I was 13 years old and had been boxing for three years. I was champion of England for my 63kgs weight category – yeah, I was a big kid and pretty mature for my age. One of the main reasons I had success at that age was because I could punch hard which was great, but it also had its downside.

Because my body wasn’t developed and I was punching so hard, the thing that was taking the most punishment were my hands. They were always swelling up and, to be honest, back then I didn’t mind. In fact, I kind of liked it. Going to school with swollen hands brought me attention and it was the kind of attention I liked as a 13-year-old kid.

One big benefit of this was that when I hurt my right hand, I would go to the gym and only work on my left hand – jabs and hooks to the body – and sometimes this was for weeks, so I became really strong and fast on the left side. Then, when I hurt my left hand, the same thing happened with my right hand – it became stronger and better. 

Fast forward seven years. I was in Melbourne fighting in the 2006 Commonwealth Games and I had to have anaesthetic injected into my knuckles before my fights. The pain was bad building up to that tournament, but after a quick stab of the needle in the knuckle, I felt like I could put my hand through a wall and this showed in my first two performances as I won both by TKO. 

After the tournament in 2006, I needed surgery on my hand to fix a tear in my knuckle. The surgery was successful and after nearly 10 months out of the ring working on rehab, I finally got back in and was back to my winning ways. However, other knuckles on my hands would still swell after training.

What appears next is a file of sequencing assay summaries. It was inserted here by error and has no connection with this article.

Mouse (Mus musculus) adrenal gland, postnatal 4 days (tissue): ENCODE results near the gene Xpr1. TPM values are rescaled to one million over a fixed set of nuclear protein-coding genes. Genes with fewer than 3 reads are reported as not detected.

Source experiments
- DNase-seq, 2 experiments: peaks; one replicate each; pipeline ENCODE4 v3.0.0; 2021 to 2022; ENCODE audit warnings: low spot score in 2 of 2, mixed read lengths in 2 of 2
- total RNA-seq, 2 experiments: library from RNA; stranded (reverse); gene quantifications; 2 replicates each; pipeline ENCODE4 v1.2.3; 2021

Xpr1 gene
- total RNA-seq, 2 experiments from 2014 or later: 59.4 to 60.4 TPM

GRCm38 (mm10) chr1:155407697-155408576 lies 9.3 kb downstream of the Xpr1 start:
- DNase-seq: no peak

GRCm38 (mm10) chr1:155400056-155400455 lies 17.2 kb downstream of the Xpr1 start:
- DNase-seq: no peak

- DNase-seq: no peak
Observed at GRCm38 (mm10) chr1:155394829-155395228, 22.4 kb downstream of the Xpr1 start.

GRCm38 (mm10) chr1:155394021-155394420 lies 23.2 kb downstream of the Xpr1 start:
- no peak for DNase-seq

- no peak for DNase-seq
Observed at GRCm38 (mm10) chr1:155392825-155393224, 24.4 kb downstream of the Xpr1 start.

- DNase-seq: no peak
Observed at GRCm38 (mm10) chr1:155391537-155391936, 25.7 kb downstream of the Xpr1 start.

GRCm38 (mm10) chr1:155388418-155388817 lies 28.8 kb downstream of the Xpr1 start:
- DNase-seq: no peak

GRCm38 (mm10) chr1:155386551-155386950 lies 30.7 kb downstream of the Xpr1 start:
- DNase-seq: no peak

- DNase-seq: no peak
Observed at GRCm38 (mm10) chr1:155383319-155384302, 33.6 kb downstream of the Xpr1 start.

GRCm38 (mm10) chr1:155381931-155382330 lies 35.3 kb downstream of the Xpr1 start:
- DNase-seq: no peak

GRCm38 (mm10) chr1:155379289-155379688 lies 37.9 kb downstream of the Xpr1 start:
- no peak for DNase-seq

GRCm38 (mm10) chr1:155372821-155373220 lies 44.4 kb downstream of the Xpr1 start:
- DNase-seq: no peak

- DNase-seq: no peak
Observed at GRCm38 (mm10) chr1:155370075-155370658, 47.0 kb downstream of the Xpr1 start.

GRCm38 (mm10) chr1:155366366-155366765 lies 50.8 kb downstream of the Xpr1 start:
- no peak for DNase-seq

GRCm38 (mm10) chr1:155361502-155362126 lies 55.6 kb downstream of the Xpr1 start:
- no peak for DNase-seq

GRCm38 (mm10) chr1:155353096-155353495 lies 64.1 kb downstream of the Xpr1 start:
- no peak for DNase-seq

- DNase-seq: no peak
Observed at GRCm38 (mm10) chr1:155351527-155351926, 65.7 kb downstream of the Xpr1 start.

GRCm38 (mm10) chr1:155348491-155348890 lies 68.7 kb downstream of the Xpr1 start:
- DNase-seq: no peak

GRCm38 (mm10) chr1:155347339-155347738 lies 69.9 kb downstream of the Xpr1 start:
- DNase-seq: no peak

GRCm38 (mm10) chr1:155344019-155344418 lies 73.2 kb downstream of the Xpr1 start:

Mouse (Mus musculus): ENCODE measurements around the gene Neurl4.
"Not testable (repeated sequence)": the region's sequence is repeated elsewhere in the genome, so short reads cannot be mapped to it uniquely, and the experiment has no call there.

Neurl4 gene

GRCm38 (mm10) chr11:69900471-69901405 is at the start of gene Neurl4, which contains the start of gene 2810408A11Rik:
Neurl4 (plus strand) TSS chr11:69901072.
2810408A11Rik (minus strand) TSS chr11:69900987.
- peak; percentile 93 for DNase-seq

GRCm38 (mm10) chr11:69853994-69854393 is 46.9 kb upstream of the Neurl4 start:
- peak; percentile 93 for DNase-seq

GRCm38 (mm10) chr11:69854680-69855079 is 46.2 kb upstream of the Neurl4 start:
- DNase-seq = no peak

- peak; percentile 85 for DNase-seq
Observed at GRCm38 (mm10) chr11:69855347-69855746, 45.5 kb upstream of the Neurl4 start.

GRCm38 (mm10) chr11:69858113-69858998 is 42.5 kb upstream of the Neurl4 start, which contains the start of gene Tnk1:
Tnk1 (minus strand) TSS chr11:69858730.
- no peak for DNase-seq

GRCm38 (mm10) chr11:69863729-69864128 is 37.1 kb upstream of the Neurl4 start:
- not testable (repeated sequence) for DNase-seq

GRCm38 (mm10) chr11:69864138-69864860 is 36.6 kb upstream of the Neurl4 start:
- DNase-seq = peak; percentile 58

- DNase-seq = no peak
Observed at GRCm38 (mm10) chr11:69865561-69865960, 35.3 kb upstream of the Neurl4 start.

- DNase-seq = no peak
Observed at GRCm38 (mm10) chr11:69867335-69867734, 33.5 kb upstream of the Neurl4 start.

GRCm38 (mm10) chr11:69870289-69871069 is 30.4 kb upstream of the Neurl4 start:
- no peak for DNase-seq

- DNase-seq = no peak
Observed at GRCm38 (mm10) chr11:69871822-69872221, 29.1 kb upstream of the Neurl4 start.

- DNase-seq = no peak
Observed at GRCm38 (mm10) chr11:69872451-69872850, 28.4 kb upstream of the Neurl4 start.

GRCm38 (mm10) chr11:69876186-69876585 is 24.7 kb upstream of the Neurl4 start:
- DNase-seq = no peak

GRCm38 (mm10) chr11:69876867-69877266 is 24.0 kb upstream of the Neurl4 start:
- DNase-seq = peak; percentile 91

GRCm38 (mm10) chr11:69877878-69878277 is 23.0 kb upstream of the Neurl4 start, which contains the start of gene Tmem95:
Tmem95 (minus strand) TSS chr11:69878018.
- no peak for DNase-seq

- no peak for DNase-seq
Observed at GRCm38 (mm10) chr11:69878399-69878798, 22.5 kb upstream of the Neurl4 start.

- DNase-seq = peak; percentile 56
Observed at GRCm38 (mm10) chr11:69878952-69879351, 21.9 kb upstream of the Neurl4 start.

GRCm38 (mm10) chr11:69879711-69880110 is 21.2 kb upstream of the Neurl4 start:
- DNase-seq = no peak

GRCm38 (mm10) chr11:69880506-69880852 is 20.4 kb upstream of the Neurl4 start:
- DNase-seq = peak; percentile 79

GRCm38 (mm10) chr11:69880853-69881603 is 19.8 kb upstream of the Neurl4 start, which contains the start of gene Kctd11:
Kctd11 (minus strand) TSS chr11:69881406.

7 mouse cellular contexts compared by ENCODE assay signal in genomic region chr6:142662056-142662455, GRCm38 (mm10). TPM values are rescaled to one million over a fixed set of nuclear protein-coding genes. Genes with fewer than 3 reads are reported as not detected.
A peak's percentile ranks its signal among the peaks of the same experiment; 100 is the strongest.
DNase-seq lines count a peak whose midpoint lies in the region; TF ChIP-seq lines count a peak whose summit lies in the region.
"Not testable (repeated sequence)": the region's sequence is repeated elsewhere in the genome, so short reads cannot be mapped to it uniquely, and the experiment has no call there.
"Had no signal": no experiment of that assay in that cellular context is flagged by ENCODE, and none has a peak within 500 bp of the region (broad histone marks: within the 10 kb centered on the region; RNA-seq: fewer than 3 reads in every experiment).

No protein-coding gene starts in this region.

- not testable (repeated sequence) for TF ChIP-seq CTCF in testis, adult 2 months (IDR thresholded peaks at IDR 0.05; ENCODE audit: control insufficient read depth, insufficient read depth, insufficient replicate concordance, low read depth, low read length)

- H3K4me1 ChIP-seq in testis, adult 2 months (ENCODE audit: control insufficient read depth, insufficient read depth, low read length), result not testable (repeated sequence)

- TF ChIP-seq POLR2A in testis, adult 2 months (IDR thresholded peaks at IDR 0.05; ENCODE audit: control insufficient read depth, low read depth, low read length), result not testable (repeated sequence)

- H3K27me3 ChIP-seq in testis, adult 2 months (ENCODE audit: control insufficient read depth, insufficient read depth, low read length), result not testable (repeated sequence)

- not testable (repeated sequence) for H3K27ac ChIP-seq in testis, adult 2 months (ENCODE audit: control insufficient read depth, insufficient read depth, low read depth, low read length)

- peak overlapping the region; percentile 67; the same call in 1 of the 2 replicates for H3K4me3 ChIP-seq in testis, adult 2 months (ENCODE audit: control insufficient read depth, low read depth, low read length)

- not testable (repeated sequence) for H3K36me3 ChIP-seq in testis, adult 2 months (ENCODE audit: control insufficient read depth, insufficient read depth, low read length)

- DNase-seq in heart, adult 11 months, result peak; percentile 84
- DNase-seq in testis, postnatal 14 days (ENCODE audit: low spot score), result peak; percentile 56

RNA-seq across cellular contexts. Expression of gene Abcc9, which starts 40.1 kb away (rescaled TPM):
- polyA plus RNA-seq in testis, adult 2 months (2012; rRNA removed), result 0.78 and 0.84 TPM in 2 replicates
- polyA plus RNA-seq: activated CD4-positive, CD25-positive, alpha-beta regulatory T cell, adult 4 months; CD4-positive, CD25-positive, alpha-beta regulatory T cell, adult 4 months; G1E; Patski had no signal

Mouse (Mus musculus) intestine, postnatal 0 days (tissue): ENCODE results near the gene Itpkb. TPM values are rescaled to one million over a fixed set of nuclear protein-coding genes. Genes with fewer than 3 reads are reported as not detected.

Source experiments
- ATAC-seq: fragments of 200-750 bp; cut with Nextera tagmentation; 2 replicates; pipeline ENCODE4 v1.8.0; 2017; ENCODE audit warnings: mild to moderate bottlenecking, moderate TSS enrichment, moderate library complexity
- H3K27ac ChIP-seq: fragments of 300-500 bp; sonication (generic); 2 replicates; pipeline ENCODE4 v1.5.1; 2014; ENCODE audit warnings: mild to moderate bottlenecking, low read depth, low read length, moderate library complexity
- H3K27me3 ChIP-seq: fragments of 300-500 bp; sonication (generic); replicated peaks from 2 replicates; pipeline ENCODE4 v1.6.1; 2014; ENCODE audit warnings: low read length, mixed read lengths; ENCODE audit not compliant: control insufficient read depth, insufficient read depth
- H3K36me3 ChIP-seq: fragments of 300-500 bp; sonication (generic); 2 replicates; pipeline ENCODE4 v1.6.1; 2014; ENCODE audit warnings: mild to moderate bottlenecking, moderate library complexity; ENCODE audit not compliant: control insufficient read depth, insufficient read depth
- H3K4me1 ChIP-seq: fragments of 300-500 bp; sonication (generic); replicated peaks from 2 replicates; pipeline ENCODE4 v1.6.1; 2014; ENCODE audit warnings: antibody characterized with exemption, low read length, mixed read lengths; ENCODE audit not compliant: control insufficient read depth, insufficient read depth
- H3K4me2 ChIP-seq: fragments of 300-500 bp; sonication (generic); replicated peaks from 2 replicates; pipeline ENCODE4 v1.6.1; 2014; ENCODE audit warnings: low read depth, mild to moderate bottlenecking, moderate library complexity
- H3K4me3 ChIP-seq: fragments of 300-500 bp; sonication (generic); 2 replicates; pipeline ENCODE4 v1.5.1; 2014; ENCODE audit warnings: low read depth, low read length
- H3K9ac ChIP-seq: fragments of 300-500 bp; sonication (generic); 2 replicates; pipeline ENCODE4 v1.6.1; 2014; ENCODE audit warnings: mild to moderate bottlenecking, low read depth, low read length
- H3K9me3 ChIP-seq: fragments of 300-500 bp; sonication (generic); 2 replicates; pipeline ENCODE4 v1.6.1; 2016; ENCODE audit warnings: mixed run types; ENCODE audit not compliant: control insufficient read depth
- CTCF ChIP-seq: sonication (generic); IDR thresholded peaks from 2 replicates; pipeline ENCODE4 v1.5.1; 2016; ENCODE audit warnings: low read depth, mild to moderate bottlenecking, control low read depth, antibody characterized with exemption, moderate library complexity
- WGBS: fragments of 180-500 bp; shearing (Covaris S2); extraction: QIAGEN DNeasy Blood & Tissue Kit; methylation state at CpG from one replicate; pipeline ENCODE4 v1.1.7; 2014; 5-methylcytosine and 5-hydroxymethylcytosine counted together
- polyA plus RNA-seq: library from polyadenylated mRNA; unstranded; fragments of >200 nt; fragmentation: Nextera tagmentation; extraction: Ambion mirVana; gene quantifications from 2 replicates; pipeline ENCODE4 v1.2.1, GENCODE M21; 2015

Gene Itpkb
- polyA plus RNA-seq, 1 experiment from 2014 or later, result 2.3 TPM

I used to use big gel pads, lots of hand wraps with tape and big 16oz gloves for every session just to prevent them from getting worse. 

Tony Jeffries
Action Images

In fights, I would wear 10oz gloves and as an amateur, you can use very little hand wrap, so I’d come out of the ring and my hands would look like the hands of a giant from Game of Thrones. 

When I turned pro I would often get anaesthetic injected in before fights. It got to the point where I was icing my hands twice a day after every session, I couldn’t zip my trousers or turn a key and this went on until I was 27 before it forced me to retire from boxing in 2012. 

I got an MRI and I had a big hole in one knuckle and a big tear in the other tendon. I got surgery from the best in the business, Mike Hayton, the same guy who did my successful surgery back in 2006, hoping they would recover but they didn’t.

Even now, aged 34, I can’t make fists and my knuckles are huge, but I don’t really mind. I’m not happy about it like when I was 13 years old, but I do like to show people and tell them the story.

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